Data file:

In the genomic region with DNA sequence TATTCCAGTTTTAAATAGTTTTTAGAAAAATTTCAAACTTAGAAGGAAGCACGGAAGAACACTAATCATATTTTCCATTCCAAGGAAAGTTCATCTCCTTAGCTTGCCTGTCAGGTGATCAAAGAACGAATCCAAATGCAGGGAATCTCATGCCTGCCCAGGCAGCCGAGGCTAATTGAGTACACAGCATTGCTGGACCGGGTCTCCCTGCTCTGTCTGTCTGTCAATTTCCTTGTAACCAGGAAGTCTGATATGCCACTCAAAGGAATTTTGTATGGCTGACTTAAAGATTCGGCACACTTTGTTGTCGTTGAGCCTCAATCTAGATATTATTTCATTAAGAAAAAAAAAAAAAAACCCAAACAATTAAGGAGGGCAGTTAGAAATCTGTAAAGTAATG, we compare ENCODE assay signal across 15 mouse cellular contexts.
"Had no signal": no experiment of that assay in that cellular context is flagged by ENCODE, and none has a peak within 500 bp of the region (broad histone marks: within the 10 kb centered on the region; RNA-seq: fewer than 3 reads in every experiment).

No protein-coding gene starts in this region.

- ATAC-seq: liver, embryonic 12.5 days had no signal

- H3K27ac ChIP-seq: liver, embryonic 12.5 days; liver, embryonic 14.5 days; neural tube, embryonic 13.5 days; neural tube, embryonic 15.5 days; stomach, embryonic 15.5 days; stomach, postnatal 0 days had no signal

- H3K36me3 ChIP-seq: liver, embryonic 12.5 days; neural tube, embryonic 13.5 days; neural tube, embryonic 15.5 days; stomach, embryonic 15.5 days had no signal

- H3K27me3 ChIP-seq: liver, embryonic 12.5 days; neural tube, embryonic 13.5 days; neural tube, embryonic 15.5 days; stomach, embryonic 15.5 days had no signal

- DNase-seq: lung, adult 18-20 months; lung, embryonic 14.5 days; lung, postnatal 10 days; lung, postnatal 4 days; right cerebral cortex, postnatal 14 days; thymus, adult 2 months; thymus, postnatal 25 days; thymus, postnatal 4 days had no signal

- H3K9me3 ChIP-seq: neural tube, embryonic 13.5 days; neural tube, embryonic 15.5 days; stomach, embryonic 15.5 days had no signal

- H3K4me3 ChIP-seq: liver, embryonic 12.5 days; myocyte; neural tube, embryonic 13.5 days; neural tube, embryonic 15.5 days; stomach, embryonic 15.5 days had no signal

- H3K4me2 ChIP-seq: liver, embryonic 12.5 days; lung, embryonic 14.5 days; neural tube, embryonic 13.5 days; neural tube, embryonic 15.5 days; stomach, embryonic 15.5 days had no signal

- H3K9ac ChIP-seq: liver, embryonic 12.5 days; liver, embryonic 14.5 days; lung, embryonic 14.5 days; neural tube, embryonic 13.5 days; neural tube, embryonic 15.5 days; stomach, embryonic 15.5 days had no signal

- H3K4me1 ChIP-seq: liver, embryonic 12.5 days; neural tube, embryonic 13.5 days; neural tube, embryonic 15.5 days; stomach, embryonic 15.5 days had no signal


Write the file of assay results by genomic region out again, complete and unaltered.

In the genomic region with DNA sequence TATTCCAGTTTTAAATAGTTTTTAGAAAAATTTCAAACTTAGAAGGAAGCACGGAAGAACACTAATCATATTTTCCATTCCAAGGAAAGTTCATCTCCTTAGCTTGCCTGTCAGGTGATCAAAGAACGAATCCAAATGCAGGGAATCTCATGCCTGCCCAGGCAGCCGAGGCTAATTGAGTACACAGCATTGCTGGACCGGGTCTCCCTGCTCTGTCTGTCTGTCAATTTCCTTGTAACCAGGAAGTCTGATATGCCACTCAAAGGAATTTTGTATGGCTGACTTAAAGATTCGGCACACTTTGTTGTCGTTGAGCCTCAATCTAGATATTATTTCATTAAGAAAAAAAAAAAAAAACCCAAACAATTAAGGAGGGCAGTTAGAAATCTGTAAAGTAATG, we compare ENCODE assay signal across 15 mouse cellular contexts.
"Had no signal": no experiment of that assay in that cellular context is flagged by ENCODE, and none has a peak within 500 bp of the region (broad histone marks: within the 10 kb centered on the region; RNA-seq: fewer than 3 reads in every experiment).

No protein-coding gene starts in this region.

- ATAC-seq: liver, embryonic 12.5 days had no signal

- H3K27ac ChIP-seq: liver, embryonic 12.5 days; liver, embryonic 14.5 days; neural tube, embryonic 13.5 days; neural tube, embryonic 15.5 days; stomach, embryonic 15.5 days; stomach, postnatal 0 days had no signal

- H3K36me3 ChIP-seq: liver, embryonic 12.5 days; neural tube, embryonic 13.5 days; neural tube, embryonic 15.5 days; stomach, embryonic 15.5 days had no signal

- H3K27me3 ChIP-seq: liver, embryonic 12.5 days; neural tube, embryonic 13.5 days; neural tube, embryonic 15.5 days; stomach, embryonic 15.5 days had no signal

- DNase-seq: lung, adult 18-20 months; lung, embryonic 14.5 days; lung, postnatal 10 days; lung, postnatal 4 days; right cerebral cortex, postnatal 14 days; thymus, adult 2 months; thymus, postnatal 25 days; thymus, postnatal 4 days had no signal

- H3K9me3 ChIP-seq: neural tube, embryonic 13.5 days; neural tube, embryonic 15.5 days; stomach, embryonic 15.5 days had no signal

- H3K4me3 ChIP-seq: liver, embryonic 12.5 days; myocyte; neural tube, embryonic 13.5 days; neural tube, embryonic 15.5 days; stomach, embryonic 15.5 days had no signal

- H3K4me2 ChIP-seq: liver, embryonic 12.5 days; lung, embryonic 14.5 days; neural tube, embryonic 13.5 days; neural tube, embryonic 15.5 days; stomach, embryonic 15.5 days had no signal

- H3K9ac ChIP-seq: liver, embryonic 12.5 days; liver, embryonic 14.5 days; lung, embryonic 14.5 days; neural tube, embryonic 13.5 days; neural tube, embryonic 15.5 days; stomach, embryonic 15.5 days had no signal

- H3K4me1 ChIP-seq: liver, embryonic 12.5 days; neural tube, embryonic 13.5 days; neural tube, embryonic 15.5 days; stomach, embryonic 15.5 days had no signal